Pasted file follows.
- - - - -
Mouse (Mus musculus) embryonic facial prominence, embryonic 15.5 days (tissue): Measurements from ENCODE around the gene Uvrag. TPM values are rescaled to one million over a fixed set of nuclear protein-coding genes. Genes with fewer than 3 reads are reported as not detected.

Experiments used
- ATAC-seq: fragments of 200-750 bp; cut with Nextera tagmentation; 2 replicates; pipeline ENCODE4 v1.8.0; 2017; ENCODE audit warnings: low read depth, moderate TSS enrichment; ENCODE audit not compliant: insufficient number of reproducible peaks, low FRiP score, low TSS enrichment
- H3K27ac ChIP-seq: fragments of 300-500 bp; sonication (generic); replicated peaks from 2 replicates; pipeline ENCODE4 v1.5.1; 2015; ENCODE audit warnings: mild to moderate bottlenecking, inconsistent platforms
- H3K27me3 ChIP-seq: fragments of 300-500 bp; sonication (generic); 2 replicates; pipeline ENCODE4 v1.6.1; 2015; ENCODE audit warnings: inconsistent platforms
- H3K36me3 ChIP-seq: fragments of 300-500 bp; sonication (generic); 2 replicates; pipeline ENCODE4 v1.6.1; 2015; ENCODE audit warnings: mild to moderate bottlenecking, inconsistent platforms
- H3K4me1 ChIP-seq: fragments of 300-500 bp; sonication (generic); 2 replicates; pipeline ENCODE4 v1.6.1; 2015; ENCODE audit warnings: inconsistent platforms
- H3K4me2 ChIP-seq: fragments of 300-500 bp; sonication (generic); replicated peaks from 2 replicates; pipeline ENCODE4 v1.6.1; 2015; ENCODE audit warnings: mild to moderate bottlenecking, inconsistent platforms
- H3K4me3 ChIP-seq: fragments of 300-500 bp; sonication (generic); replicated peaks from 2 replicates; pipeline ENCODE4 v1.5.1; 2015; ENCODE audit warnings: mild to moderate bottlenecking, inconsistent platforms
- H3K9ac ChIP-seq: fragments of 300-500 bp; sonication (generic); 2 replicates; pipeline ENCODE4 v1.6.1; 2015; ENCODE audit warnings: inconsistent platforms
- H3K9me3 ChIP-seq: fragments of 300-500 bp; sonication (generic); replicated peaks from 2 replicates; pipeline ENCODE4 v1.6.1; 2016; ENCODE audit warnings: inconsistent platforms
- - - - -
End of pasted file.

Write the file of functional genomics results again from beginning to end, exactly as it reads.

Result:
Mouse (Mus musculus) embryonic facial prominence, embryonic 15.5 days (tissue): Measurements from ENCODE around the gene Uvrag. TPM values are rescaled to one million over a fixed set of nuclear protein-coding genes. Genes with fewer than 3 reads are reported as not detected.

Experiments used
- ATAC-seq: fragments of 200-750 bp; cut with Nextera tagmentation; 2 replicates; pipeline ENCODE4 v1.8.0; 2017; ENCODE audit warnings: low read depth, moderate TSS enrichment; ENCODE audit not compliant: insufficient number of reproducible peaks, low FRiP score, low TSS enrichment
- H3K27ac ChIP-seq: fragments of 300-500 bp; sonication (generic); replicated peaks from 2 replicates; pipeline ENCODE4 v1.5.1; 2015; ENCODE audit warnings: mild to moderate bottlenecking, inconsistent platforms
- H3K27me3 ChIP-seq: fragments of 300-500 bp; sonication (generic); 2 replicates; pipeline ENCODE4 v1.6.1; 2015; ENCODE audit warnings: inconsistent platforms
- H3K36me3 ChIP-seq: fragments of 300-500 bp; sonication (generic); 2 replicates; pipeline ENCODE4 v1.6.1; 2015; ENCODE audit warnings: mild to moderate bottlenecking, inconsistent platforms
- H3K4me1 ChIP-seq: fragments of 300-500 bp; sonication (generic); 2 replicates; pipeline ENCODE4 v1.6.1; 2015; ENCODE audit warnings: inconsistent platforms
- H3K4me2 ChIP-seq: fragments of 300-500 bp; sonication (generic); replicated peaks from 2 replicates; pipeline ENCODE4 v1.6.1; 2015; ENCODE audit warnings: mild to moderate bottlenecking, inconsistent platforms
- H3K4me3 ChIP-seq: fragments of 300-500 bp; sonication (generic); replicated peaks from 2 replicates; pipeline ENCODE4 v1.5.1; 2015; ENCODE audit warnings: mild to moderate bottlenecking, inconsistent platforms
- H3K9ac ChIP-seq: fragments of 300-500 bp; sonication (generic); 2 replicates; pipeline ENCODE4 v1.6.1; 2015; ENCODE audit warnings: inconsistent platforms
- H3K9me3 ChIP-seq: fragments of 300-500 bp; sonication (generic); replicated peaks from 2 replicates; pipeline ENCODE4 v1.6.1; 2016; ENCODE audit warnings: inconsistent platforms